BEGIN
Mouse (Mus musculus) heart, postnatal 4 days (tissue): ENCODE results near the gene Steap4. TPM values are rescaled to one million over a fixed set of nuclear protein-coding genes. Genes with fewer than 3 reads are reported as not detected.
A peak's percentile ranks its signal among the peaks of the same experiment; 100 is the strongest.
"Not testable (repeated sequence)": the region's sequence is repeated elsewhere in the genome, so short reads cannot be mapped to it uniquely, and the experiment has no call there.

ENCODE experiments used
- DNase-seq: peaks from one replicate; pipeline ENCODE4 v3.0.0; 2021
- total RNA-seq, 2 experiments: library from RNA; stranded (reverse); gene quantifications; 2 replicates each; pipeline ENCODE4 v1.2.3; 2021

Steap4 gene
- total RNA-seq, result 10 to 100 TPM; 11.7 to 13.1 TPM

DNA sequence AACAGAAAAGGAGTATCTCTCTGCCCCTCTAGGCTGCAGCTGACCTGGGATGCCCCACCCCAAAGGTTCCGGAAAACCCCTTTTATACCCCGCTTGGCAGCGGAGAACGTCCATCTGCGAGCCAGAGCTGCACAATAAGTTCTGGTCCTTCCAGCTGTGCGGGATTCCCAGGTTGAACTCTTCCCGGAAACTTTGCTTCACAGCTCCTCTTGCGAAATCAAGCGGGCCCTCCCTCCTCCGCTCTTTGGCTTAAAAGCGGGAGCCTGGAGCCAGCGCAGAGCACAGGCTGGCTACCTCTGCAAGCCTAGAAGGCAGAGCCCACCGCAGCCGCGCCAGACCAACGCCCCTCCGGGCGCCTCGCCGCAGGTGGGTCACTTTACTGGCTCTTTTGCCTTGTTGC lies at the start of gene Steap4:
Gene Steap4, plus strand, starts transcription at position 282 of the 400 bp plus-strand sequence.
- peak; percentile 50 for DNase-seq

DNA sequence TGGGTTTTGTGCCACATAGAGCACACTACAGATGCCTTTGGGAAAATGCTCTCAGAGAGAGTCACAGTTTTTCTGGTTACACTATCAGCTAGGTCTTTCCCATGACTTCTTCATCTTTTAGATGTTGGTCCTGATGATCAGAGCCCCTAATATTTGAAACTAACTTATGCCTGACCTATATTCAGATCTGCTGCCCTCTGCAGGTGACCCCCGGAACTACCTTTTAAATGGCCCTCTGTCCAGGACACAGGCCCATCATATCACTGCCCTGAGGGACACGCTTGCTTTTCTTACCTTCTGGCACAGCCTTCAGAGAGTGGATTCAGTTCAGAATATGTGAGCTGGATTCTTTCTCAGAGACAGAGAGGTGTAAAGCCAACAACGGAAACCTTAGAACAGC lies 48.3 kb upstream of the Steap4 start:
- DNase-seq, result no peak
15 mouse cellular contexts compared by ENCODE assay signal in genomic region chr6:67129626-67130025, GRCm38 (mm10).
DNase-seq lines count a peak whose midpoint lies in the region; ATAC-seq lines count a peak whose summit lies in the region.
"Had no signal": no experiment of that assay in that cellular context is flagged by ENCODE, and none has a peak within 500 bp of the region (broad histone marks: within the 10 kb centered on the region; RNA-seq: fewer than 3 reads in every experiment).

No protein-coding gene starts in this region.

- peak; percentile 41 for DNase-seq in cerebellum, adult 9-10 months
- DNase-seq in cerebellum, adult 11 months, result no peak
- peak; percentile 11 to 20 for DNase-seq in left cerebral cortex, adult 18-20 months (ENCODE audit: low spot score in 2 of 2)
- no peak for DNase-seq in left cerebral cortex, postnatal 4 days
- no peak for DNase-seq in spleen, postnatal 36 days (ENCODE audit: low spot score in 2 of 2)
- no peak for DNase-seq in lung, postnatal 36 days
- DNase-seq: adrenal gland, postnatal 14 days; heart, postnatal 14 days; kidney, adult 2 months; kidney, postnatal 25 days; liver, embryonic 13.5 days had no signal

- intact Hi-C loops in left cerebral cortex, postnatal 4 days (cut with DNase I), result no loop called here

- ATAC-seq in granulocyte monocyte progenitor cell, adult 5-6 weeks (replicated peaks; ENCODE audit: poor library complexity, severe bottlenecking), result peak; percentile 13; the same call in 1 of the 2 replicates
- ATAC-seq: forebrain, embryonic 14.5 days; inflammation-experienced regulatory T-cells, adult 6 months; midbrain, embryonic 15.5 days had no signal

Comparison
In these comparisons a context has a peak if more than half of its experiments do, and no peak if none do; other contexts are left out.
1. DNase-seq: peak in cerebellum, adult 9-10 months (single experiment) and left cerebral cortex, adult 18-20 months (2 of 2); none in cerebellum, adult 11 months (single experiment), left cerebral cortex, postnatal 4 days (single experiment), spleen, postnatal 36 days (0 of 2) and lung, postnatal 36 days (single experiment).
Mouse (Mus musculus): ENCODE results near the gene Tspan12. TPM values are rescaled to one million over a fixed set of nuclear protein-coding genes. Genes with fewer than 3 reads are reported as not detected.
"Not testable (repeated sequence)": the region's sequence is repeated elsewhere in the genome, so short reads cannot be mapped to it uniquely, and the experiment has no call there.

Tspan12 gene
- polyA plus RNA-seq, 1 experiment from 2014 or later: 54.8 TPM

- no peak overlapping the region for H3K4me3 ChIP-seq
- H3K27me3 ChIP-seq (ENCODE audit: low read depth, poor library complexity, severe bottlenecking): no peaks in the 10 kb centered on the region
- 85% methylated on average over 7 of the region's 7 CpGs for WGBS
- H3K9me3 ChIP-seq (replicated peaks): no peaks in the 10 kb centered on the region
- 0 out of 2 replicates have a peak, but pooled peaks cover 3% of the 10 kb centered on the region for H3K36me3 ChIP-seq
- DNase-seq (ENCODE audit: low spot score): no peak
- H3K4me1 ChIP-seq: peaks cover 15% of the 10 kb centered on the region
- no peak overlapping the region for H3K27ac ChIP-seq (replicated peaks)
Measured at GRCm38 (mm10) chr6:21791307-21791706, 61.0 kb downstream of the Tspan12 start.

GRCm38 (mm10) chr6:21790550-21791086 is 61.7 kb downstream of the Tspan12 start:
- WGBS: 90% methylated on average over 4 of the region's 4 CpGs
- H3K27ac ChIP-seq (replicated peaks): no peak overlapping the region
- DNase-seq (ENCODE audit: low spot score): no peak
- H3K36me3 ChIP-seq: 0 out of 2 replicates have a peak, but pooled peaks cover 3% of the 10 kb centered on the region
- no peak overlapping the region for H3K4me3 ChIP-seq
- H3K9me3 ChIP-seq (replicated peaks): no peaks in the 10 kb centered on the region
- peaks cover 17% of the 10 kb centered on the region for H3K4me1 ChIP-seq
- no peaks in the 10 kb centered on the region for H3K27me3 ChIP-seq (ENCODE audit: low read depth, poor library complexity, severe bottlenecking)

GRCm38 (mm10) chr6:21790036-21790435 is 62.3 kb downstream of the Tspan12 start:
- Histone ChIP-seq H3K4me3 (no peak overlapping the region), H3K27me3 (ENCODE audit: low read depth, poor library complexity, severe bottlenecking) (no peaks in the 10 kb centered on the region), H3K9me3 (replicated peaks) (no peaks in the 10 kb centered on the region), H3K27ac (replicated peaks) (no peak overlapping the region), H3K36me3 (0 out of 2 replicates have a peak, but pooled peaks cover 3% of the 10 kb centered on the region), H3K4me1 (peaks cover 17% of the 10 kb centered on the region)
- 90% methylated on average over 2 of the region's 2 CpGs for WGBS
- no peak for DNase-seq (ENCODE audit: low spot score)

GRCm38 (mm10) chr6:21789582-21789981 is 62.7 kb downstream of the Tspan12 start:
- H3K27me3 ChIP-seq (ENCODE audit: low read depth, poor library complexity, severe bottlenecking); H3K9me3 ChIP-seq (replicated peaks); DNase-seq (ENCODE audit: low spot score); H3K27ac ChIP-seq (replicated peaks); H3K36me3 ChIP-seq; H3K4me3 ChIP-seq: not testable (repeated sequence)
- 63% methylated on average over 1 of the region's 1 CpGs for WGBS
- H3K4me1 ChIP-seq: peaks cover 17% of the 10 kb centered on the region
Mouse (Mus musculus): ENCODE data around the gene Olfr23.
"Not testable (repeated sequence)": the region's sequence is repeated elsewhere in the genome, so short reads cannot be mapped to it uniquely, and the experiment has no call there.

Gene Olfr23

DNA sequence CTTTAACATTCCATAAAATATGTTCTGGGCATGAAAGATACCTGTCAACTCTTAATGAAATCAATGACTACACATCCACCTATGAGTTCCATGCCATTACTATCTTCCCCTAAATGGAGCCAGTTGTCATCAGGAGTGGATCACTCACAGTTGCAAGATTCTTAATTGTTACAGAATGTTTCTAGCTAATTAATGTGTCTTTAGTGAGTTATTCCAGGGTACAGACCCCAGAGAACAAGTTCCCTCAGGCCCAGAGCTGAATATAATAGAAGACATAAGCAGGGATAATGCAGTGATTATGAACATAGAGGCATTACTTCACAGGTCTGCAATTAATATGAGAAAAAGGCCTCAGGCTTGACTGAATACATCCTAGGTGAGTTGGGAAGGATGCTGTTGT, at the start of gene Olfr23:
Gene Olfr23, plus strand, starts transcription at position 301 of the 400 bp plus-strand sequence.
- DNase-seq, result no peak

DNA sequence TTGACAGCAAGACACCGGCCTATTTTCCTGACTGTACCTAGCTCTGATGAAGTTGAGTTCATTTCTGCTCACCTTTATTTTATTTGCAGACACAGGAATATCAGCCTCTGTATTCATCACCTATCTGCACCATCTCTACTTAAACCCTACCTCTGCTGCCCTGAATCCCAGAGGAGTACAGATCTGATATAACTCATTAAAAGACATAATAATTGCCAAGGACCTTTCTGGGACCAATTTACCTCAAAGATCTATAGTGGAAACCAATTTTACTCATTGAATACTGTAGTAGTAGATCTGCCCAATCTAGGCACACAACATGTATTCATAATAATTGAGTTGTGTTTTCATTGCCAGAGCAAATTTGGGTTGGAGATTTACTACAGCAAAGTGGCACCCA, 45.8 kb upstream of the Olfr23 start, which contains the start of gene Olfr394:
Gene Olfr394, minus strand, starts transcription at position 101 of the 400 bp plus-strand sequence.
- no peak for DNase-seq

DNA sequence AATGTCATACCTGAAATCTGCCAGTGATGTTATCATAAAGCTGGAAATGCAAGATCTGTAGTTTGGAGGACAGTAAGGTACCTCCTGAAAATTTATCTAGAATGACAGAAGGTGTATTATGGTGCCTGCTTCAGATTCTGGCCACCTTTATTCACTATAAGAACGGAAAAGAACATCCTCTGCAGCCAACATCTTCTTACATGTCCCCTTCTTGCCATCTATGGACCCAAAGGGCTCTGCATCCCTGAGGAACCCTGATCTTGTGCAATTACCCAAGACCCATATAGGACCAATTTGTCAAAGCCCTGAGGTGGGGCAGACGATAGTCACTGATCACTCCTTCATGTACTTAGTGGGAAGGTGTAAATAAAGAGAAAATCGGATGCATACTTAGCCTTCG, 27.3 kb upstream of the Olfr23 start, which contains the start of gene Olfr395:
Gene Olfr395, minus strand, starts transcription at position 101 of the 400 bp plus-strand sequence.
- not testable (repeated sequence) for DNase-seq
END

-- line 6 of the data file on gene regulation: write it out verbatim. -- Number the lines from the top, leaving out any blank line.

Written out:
- total RNA-seq, 2 experiments: library from RNA; stranded (reverse); gene quantifications; 2 replicates each; pipeline ENCODE4 v1.2.3; 2021